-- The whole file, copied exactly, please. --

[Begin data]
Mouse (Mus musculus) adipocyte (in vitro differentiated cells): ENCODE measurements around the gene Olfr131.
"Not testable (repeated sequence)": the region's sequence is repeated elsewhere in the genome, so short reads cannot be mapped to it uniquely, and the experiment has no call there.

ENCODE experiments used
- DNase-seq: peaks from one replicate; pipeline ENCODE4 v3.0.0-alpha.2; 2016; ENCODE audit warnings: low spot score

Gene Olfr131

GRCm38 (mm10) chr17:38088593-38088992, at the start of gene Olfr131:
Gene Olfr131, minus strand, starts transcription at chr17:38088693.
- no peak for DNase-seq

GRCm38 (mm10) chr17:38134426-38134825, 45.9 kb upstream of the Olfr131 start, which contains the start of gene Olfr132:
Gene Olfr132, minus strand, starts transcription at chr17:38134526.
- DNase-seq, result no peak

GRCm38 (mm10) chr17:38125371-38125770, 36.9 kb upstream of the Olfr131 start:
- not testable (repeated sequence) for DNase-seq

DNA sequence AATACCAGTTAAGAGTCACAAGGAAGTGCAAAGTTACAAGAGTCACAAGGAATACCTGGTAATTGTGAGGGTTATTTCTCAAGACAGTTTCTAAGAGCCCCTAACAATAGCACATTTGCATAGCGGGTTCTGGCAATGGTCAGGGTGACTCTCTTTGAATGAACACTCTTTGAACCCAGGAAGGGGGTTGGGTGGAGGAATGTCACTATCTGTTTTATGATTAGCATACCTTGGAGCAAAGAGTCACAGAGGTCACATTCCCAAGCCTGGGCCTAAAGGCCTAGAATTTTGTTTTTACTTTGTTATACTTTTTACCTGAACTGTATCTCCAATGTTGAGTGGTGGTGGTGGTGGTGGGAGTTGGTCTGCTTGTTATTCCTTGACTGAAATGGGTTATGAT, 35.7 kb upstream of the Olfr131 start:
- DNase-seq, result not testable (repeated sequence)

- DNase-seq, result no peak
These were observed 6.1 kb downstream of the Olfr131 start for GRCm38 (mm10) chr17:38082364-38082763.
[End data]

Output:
Mouse (Mus musculus) adipocyte (in vitro differentiated cells): ENCODE measurements around the gene Olfr131.
"Not testable (repeated sequence)": the region's sequence is repeated elsewhere in the genome, so short reads cannot be mapped to it uniquely, and the experiment has no call there.

ENCODE experiments used
- DNase-seq: peaks from one replicate; pipeline ENCODE4 v3.0.0-alpha.2; 2016; ENCODE audit warnings: low spot score

Gene Olfr131

GRCm38 (mm10) chr17:38088593-38088992, at the start of gene Olfr131:
Gene Olfr131, minus strand, starts transcription at chr17:38088693.
- no peak for DNase-seq

GRCm38 (mm10) chr17:38134426-38134825, 45.9 kb upstream of the Olfr131 start, which contains the start of gene Olfr132:
Gene Olfr132, minus strand, starts transcription at chr17:38134526.
- DNase-seq, result no peak

GRCm38 (mm10) chr17:38125371-38125770, 36.9 kb upstream of the Olfr131 start:
- not testable (repeated sequence) for DNase-seq

DNA sequence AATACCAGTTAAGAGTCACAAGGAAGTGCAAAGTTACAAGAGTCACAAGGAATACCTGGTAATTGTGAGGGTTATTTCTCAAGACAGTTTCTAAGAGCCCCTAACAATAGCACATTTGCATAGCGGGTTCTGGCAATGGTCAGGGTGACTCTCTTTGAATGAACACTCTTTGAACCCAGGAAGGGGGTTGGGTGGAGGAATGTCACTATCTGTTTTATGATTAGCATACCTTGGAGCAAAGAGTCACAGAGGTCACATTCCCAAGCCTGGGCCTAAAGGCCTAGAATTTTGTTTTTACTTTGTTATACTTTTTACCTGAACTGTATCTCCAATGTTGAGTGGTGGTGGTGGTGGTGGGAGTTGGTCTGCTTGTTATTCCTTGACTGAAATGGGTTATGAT, 35.7 kb upstream of the Olfr131 start:
- DNase-seq, result not testable (repeated sequence)

- DNase-seq, result no peak
These were observed 6.1 kb downstream of the Olfr131 start for GRCm38 (mm10) chr17:38082364-38082763.